Jacob Warrin, local artist and Amarillo Independent School District employee, was a guest speaker at the Impact Futures town hall meeting on prescription drug abuse.
The meeting started at 7 p.m. on Oct. 25 and opened with Warrin’s speech. He spoke on how he was shot in the neck because of drugs and how this made him turn to sobriety.
He also shared his plans to raise awareness about drug abuse through his artwork.
Warrin was addicted to alcohol and drugs and shows this through his paintings of angels holding bottles. He aims to share his story with the school districts to make kids aware of what addiction to prescription drugs can lead to.
“The bottle that the angel is holding is a bottle of hope to every person that needs a symbol,” Warrin said. “I want to donate a painting to every school I went to. I want more than that. I want it to be in every school in the nation so everyone can see the bottle of hope.”
After Warrin spoke, the meeting transitioned into an open discussion between an expert panel and the attendees. The panel consisted of law enforcement, Panhandle Poison Center, Pavilion representatives, a chemical dependency counselor, and high school students.
“A lot of times prescription drug abuse is not reported,” Jeanie Jaramillo, managing director of the Panhandle Poison Center, said. “We hear more about synthetic drugs. Teens think prescription drugs are safe. If mom and dad keep them in the house, then they don’t think it’s bad.”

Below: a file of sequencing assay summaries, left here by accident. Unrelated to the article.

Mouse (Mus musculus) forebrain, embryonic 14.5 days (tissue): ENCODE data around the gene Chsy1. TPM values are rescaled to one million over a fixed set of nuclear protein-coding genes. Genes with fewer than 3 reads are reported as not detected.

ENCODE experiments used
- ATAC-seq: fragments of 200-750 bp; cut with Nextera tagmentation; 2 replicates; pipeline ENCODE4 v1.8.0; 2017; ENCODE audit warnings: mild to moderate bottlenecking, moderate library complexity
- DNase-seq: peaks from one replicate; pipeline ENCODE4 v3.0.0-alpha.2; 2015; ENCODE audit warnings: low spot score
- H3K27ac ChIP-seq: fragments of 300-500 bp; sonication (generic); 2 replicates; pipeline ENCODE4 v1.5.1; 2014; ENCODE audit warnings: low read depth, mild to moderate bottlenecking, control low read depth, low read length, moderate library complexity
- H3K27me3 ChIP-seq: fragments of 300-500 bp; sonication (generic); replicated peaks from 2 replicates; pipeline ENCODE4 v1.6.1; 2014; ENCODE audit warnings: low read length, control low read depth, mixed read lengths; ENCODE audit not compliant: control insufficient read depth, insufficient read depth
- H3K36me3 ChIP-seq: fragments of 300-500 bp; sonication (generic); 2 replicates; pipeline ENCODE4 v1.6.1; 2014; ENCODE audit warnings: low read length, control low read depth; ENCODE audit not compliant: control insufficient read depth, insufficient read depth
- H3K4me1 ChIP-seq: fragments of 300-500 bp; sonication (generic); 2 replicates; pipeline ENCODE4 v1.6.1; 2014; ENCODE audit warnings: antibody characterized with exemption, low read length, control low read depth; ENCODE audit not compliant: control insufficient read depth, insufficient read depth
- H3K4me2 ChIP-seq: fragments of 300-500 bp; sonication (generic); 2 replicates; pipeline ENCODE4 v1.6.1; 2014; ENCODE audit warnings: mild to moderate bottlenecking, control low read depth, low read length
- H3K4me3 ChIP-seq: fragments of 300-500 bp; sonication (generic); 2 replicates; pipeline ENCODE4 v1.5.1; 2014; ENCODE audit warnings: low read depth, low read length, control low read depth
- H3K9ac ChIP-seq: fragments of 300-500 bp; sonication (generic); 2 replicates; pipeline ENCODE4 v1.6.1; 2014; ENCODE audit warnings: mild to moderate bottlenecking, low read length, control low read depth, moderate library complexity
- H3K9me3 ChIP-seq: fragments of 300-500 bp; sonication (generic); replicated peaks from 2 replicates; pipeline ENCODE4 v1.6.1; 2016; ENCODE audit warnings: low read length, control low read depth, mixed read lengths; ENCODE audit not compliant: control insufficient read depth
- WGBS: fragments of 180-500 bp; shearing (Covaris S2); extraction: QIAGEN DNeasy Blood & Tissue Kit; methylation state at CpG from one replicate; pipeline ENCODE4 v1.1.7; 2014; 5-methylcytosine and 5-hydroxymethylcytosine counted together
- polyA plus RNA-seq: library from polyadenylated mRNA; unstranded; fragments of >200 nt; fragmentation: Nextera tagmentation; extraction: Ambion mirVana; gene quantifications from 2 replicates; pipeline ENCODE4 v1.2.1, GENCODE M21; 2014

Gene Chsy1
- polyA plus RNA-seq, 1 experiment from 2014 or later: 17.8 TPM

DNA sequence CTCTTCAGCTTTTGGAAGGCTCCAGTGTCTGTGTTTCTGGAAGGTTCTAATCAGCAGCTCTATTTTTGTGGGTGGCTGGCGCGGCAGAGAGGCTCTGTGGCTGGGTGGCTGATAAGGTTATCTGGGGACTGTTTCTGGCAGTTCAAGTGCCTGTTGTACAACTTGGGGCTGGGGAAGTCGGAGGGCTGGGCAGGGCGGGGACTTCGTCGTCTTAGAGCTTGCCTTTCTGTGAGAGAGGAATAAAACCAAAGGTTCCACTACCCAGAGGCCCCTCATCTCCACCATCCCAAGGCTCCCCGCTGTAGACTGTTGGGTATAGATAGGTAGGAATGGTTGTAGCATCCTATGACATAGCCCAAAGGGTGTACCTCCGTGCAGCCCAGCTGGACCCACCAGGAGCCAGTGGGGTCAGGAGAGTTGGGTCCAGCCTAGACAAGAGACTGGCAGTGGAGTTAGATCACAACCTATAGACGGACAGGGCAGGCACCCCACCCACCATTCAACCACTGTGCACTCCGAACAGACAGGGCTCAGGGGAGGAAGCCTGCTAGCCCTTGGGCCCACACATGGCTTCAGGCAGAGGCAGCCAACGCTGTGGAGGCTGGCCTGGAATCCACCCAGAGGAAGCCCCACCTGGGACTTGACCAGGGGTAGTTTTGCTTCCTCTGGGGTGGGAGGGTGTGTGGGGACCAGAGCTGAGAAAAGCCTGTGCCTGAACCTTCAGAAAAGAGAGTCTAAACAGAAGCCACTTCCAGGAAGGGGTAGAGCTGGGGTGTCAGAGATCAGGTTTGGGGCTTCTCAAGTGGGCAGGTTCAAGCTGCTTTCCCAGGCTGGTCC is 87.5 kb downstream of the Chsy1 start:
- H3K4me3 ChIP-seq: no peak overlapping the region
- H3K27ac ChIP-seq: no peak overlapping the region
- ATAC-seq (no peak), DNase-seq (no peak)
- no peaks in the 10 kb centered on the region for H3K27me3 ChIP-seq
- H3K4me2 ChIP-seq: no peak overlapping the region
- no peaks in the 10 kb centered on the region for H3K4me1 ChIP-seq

The Panhandle Poison Center sponsors a medication clean out where residences can turn in their old prescriptions and the Amarillo Police Department disposes of them by incineration.
“29 percent of kids [who use] start with prescription drugs because they are safe,” Laviza Matthews, program director of Impact Futures, said.
The Pavilion is also involved in making patients aware of how to take care of their medication when they are released. They have a counselor meet with the kids before they are discharged and go over proper doses. They started an adolescence program in early October, which educates kids on how to handle their prescriptions so they will be more educated when they return to school.
“In our school, the only awareness we have is from Red Ribbon Week. We mostly are learning about them [prescription drugs] from our peers and the people that are selling them,” Hannah Johnson, Tascosa High School senior, said. “They are super open about it. You know where to get it and how much it costs.”
The panel discussed options on making drug abuse and availability more recognizable in the Amarillo school district. They also talked about educating parents and raising awareness in all schools, not just high schools. Vern Wilson, corporal from the Amarillo Police Department, said that kids begin selling in middle school and will sell cigarettes for a dollar and a pinch of snuff for fifty cents.
Impact Futures’ next event will be on Feb 2. They will place large canvases in the schools so that the kids can write what keeps them above the influence on it.
“It will be very colorful so the students will engage their gray matter and remember their goals. It’s been proven to be really effective,” Matthews said.
There will also be an assembly where Warrin and a victim of a drunk driving accident will speak.